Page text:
Amtrak is trying to gin up new business by offering $100 in free alcohol to customers on some overnight trains.
The national passenger rail company is making the unusual offer to promote a new high-end service being offered on a trial basis for certain sleeper car trips.
Members of Amtrak’s guest rewards program — the railroad equivalent of frequent fliers — can get a $100 per person credit for alcohol between November and January.
The offer of free drinks comes on top of the dinner wine that is already included in the cost of a ticket for GrandLuxe trips on the California Zephyr — chugging between Chicago and San Francisco — the Southwest Chief between Chicago and Los Angeles, or the Silver Meteor between Washington, D.C., and Miami or Orlando, Fla.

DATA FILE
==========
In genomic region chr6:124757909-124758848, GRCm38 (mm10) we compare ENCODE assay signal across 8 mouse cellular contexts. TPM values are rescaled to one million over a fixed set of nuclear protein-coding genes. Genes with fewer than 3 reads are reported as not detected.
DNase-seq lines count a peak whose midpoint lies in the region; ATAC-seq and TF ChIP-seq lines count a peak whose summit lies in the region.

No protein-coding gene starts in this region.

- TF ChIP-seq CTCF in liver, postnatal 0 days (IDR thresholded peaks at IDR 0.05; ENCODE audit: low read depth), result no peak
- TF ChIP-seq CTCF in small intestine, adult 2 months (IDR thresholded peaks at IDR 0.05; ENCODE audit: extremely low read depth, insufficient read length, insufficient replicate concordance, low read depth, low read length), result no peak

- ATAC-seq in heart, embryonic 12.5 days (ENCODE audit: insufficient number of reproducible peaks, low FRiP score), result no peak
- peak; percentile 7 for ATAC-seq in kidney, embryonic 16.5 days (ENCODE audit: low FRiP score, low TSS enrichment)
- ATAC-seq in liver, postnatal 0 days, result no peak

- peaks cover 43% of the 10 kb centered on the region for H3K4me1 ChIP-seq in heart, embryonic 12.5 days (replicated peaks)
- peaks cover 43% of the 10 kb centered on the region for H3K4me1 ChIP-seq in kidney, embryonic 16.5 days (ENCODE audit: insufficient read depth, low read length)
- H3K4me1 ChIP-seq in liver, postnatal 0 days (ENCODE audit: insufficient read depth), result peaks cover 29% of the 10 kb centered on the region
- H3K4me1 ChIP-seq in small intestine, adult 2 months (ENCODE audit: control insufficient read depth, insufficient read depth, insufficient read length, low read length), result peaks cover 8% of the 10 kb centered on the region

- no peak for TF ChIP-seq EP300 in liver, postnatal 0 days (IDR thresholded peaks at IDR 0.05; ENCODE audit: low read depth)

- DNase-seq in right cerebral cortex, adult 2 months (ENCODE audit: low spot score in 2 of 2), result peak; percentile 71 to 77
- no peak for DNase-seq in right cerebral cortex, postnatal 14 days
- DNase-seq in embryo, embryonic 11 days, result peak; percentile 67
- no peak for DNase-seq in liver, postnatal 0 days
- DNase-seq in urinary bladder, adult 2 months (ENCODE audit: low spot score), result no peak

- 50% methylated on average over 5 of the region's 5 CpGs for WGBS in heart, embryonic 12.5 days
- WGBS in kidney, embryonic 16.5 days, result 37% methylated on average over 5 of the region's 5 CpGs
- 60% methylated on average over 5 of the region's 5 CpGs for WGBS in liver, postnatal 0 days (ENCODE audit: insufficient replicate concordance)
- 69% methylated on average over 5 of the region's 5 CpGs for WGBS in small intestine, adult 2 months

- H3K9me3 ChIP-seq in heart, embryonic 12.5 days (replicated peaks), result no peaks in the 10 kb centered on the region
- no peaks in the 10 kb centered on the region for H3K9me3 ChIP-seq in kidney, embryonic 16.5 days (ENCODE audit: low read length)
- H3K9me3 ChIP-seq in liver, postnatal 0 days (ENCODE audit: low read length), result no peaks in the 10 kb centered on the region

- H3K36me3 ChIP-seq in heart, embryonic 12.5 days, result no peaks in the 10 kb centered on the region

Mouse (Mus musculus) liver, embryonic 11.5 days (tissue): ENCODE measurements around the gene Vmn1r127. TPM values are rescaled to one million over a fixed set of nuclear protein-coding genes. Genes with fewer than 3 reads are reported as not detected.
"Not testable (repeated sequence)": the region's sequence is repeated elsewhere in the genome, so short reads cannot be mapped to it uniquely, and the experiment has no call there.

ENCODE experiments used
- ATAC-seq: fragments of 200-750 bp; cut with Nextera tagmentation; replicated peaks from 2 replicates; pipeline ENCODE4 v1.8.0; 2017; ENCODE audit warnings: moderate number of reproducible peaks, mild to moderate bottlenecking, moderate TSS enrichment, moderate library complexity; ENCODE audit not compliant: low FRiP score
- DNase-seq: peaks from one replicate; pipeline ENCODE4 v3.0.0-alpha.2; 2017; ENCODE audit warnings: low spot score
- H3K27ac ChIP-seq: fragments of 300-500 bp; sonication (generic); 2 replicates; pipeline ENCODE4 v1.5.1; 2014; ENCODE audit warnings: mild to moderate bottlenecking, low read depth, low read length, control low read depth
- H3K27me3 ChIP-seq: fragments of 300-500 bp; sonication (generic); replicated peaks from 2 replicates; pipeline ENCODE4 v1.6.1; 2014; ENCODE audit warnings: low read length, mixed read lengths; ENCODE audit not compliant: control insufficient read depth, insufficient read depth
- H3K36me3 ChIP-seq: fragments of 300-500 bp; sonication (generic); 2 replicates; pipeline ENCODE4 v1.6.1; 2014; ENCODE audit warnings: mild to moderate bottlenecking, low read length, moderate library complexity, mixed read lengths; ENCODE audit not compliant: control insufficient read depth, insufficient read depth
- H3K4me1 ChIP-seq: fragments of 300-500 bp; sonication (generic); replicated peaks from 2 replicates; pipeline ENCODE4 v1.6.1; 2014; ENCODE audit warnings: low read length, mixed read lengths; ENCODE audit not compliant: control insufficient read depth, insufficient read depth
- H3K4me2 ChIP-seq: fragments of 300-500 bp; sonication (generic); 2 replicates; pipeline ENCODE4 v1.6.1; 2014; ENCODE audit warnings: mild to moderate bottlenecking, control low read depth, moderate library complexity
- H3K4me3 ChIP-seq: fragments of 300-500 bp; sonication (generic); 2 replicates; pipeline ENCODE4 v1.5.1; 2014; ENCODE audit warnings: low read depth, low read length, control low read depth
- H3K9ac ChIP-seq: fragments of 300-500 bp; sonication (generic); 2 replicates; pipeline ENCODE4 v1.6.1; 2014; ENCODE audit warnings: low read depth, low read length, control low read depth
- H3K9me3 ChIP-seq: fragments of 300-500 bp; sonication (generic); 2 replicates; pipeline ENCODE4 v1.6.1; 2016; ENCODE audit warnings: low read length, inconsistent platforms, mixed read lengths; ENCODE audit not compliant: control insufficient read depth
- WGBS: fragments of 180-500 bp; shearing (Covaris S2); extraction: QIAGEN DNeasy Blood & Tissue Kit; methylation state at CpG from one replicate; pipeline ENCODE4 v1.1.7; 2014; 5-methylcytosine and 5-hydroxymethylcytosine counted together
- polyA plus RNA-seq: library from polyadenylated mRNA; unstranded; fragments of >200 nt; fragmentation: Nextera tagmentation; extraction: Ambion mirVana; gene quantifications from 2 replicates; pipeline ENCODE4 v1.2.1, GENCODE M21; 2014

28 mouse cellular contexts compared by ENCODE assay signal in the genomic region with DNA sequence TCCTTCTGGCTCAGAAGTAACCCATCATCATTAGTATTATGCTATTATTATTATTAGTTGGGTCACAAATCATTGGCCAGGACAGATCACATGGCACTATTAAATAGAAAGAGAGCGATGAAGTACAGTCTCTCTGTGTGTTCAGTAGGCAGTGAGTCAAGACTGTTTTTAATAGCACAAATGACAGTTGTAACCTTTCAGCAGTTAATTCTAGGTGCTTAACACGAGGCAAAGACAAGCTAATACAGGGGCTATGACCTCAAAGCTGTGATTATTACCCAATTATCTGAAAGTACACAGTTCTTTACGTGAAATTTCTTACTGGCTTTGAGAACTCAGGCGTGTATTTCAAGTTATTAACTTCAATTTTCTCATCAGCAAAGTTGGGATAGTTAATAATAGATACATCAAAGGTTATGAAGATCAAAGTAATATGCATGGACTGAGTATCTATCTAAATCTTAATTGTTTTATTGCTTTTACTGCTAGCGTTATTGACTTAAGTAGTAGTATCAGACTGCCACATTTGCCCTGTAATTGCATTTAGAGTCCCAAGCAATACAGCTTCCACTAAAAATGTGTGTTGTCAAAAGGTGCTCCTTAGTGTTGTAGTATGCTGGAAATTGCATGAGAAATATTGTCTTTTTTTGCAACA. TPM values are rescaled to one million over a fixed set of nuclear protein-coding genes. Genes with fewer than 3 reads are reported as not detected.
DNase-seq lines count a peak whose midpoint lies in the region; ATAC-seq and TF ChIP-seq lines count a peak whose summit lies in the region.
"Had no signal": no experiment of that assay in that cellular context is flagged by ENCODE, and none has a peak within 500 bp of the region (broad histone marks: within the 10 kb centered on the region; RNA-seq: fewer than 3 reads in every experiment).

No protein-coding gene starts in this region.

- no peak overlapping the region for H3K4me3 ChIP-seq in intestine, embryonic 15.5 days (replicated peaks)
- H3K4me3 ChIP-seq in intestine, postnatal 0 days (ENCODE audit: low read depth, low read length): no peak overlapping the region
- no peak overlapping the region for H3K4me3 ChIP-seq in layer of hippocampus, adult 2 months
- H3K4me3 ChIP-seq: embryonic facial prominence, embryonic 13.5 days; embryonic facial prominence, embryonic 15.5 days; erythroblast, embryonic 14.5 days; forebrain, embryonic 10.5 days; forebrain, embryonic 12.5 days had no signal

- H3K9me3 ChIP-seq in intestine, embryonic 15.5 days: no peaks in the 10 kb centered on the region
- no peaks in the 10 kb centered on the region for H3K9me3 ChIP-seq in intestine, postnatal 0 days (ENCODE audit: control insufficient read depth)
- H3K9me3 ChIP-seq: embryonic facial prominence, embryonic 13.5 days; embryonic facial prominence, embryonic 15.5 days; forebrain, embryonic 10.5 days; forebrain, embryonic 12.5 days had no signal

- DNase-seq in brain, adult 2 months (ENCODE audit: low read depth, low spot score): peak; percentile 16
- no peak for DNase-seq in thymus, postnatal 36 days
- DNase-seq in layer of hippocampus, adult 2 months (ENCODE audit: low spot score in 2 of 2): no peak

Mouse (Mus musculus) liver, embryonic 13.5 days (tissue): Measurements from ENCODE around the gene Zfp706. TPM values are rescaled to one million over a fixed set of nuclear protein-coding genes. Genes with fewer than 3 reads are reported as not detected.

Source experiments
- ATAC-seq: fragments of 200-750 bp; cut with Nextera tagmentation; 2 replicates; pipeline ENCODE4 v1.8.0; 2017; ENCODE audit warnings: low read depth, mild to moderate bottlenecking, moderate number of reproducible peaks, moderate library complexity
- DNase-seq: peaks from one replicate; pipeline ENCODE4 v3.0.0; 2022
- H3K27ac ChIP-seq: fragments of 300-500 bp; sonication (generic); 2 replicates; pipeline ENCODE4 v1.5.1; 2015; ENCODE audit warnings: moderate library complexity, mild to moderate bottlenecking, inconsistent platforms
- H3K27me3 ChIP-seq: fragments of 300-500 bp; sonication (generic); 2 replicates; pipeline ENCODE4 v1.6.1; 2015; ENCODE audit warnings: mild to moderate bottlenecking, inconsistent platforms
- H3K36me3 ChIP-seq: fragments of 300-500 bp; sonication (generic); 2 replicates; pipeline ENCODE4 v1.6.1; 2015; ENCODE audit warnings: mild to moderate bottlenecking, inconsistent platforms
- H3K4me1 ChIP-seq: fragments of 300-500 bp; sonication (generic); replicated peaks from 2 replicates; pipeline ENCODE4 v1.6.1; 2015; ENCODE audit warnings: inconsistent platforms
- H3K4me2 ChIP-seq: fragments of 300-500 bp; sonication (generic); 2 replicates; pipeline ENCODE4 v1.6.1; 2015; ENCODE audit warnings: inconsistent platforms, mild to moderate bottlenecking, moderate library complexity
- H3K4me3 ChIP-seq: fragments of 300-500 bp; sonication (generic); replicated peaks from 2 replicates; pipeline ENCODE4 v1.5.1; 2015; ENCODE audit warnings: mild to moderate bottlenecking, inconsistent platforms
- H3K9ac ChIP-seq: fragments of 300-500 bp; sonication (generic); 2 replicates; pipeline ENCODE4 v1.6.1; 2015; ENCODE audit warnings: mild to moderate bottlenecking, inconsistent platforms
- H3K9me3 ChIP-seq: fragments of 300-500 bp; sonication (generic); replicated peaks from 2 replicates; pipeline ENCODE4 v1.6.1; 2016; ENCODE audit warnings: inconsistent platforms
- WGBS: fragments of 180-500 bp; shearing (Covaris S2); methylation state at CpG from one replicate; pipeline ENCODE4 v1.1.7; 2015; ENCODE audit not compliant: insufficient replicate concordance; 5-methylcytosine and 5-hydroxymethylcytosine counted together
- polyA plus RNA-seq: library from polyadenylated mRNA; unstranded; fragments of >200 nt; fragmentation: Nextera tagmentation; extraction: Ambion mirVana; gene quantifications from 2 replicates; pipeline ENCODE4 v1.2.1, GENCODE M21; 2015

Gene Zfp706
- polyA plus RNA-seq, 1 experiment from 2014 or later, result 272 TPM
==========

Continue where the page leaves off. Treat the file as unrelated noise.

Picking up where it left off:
At about $6 for a house wine or $7 for a top-shelf scotch, that credit could fuel a long ride. The credit would not go nearly as far for, say, a $250 bottle of Dom Perignon — also available.
Christina Messa, vice president of marketing for GrandLuxe, said the drinks promotion is part of an effort to revive some of the luxury of old-fashioned, cross-country train trips.
Mothers Against Drunk Driving questioned whether $100 in free alcohol was too much.
“This sounds like a lot of credit toward possible overindulging,” said MADD spokeswoman Misty Moyse.
GrandLuxe offers separate cars, with their own private dining and lounge sections, attached to regular Amtrak trains. Tickets for such trips range from $789 per person for a two-day, one night trip on the East Coast to $1,599 or higher for three days and two nights for travel to or from the West Coast.
Amtrak spokeswoman Karina Morero said the goal is to entice people to try the new, high-end sleeper car service. The free alcohol promotion “is a test run so we’re going to see how our passengers respond to it,” she said.
In Long Island, N.Y., the commuter rail company considered ending alcohol service out of concern some passengers might disembark at their destination and drive home while they were drunk. The proposal was shelved after some patrons opposed the idea.